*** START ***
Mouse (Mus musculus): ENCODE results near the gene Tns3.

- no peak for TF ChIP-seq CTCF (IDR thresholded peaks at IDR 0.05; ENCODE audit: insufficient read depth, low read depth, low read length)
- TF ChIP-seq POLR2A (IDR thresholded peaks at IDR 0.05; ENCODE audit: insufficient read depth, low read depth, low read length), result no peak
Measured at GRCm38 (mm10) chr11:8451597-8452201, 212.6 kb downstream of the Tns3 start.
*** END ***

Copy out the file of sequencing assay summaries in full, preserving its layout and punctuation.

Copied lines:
Mouse (Mus musculus): ENCODE results near the gene Tns3.

- no peak for TF ChIP-seq CTCF (IDR thresholded peaks at IDR 0.05; ENCODE audit: insufficient read depth, low read depth, low read length)
- TF ChIP-seq POLR2A (IDR thresholded peaks at IDR 0.05; ENCODE audit: insufficient read depth, low read depth, low read length), result no peak
Measured at GRCm38 (mm10) chr11:8451597-8452201, 212.6 kb downstream of the Tns3 start.